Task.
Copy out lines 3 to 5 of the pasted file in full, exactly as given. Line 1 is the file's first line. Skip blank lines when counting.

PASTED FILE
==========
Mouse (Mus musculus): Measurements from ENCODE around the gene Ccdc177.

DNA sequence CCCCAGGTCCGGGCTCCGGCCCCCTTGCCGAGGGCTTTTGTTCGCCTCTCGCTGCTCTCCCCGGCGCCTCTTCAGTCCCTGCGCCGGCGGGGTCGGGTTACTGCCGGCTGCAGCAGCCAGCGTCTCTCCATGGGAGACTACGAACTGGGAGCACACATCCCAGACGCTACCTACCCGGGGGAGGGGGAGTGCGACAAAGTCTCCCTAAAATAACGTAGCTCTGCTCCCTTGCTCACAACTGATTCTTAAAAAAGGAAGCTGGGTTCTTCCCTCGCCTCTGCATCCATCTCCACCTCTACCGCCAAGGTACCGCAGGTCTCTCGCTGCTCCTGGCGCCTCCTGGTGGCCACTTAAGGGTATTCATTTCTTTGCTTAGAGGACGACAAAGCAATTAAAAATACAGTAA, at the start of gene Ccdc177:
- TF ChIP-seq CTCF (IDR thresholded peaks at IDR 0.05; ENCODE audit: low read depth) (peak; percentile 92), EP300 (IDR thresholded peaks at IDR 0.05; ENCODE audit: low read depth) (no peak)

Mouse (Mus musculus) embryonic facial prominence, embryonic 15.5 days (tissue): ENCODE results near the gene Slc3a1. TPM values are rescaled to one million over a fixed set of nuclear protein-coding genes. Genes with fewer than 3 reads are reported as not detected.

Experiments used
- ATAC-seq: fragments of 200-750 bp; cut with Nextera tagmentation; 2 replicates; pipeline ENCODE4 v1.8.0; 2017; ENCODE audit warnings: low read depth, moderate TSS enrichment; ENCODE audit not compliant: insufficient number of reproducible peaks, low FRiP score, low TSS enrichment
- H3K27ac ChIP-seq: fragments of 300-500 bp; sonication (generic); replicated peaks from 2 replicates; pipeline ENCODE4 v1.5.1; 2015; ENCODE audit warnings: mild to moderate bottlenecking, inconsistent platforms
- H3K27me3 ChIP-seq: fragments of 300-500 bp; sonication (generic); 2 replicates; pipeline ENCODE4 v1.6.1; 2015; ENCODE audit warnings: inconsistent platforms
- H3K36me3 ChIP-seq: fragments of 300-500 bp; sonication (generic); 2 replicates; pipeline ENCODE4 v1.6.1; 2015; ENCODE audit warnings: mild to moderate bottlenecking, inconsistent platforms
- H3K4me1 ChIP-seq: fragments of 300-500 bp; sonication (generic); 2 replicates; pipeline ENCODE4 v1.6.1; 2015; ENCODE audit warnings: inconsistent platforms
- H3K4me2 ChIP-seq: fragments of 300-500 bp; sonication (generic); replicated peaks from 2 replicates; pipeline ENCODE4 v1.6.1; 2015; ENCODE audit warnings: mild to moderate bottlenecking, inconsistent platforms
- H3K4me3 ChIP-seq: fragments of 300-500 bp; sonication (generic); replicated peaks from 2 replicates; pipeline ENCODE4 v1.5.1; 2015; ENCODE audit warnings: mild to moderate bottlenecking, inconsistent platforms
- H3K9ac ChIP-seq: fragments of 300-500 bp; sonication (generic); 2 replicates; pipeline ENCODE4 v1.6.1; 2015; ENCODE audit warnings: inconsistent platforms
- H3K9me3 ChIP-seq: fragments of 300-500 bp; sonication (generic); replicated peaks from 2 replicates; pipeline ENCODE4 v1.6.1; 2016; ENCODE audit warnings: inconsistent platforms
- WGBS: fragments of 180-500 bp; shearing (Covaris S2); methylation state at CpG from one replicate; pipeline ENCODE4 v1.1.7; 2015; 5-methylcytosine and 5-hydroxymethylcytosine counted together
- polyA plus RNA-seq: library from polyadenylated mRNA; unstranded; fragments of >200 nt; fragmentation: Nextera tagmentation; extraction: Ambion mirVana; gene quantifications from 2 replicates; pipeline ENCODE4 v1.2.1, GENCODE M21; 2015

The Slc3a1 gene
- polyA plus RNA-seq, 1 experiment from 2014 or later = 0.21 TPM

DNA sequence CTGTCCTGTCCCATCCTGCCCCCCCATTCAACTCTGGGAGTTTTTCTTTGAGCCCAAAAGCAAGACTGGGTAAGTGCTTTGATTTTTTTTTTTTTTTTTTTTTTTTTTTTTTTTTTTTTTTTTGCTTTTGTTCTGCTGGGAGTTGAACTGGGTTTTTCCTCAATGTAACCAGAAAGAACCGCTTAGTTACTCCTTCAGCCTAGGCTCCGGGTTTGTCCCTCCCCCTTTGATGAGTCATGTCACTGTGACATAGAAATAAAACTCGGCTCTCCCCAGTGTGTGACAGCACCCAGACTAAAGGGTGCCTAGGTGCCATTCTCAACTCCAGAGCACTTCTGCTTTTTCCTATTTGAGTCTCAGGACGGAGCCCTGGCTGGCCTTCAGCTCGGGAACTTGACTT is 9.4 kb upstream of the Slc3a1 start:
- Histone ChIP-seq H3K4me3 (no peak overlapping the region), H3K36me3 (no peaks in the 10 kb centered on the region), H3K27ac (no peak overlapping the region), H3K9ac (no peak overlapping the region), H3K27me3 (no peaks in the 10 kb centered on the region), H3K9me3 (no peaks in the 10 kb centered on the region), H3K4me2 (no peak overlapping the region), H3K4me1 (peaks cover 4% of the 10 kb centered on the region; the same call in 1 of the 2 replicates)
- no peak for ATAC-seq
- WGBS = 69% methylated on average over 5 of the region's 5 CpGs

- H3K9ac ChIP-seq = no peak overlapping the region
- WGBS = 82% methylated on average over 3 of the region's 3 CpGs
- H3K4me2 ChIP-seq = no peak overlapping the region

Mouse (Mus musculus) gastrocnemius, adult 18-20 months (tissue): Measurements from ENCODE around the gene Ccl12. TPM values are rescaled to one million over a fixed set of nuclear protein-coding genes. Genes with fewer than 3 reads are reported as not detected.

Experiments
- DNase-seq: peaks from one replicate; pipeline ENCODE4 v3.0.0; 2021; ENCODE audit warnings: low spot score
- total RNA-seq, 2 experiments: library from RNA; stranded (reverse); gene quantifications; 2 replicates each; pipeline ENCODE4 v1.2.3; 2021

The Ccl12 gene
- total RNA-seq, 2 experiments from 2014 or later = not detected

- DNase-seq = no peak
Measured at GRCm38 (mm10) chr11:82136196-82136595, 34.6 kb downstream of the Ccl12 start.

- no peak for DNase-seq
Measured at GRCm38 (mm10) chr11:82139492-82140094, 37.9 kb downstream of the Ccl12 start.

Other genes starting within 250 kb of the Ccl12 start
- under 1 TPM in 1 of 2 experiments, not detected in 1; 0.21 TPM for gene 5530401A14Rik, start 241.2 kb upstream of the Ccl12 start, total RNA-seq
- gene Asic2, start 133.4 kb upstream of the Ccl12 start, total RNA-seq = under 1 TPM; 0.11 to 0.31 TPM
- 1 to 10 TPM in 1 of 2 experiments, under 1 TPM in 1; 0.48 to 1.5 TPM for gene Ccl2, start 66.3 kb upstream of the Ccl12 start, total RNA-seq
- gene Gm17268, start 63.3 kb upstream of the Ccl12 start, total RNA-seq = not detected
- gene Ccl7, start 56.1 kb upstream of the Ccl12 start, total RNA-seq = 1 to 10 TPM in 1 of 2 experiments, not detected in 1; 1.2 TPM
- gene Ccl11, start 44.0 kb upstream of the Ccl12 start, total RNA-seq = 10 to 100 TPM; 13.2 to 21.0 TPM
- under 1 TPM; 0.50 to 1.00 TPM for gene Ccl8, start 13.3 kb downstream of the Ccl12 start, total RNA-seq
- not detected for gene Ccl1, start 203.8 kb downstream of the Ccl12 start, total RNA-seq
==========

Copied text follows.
- TF ChIP-seq CTCF (IDR thresholded peaks at IDR 0.05; ENCODE audit: low read depth) (peak; percentile 92), EP300 (IDR thresholded peaks at IDR 0.05; ENCODE audit: low read depth) (no peak)

Mouse (Mus musculus) embryonic facial prominence, embryonic 15.5 days (tissue): ENCODE results near the gene Slc3a1. TPM values are rescaled to one million over a fixed set of nuclear protein-coding genes. Genes with fewer than 3 reads are reported as not detected.

Experiments used